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A flood prevention idea ... using porous road surfaces

SINGAPORE — The National University of Singapore is studying the idea of using permeable surfaces for minor roads and pavements, which could help prevent floods by slowing down the flow of water into drains after heavy rainfall.

A flood prevention idea ... using porous road surfaces

Permeable surfaces could slow down the flow of rainwater into drains, helping to reduce floods. TODAY file photo

SINGAPORE — The National University of Singapore is studying the idea of using permeable surfaces for minor roads and pavements, which could help prevent floods by slowing down the flow of water into drains after heavy rainfall.

These surfaces would allow water to be absorbed into a layer of porous concrete and flow through a layer of gravel, to be stored temporarily.

About 30 to 40 per cent of the space in between the gravel is used to store the water, which will then flow through a layer of geotextiles, or permeable fabrics, before it exits through small openings into the drain.

The whole process could hold up to a few hours of rainfall.

However, an engineering expert said challenges still exist.

Associate Professor Tan Soon Keat, Deputy Executive Director at Nanyang Environment and Water Research Institute, said: “Maintenance will be an issue. If water can go through, it also means debris will be trapped between the pebbles.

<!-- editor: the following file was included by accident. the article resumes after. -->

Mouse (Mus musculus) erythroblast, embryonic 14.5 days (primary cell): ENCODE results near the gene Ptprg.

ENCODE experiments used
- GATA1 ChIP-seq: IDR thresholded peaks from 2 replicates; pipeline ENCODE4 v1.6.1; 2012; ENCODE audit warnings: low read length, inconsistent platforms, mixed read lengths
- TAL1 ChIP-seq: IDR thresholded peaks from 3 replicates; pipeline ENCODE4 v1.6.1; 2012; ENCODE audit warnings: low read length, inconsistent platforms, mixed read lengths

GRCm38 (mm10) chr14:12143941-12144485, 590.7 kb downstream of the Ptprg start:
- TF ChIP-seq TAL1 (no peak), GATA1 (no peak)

“This ... practice, coupled with proper design of the base layer, can be used in pedestrian walkways or perhaps pathways in parks, or pedestrian malls.”

Assoc Prof Tan added that such porous surfaces would be most feasible in areas that do not carry heavy loads such as trucks and cars.

National water agency PUB recently imposed stricter flood prevention requirements on new developments.

From last month, developers are required to implement on-site measures to slow down the flow of stormwater into public drains. This rule will apply to new projects with land sizes of 0.2 hectares and above.

A green roof is one such on-site measure. Made up of plants and green spaces, these popular features on top of commercial and residential developments serve two functions — treating water for it to be reused and slowing the release of water into drains after a heavy downpour.

Experts said it makes sense for developers to play their part.

Mr Chong Kee Sen, Vice-President of the Institution of Engineers Singapore, said: “What we experience is short-duration, high-intensity rainfall. It would be relatively costly for us to have public drains to be sized to cater to such situations. In land-scarce Singapore, this may not be a viable solution.

“What could be a good solution will be for each developer to play its part (in slowing the release of water into drains), thereby preventing a flood and, at the same time, reducing the cost of the construction of public drains.”

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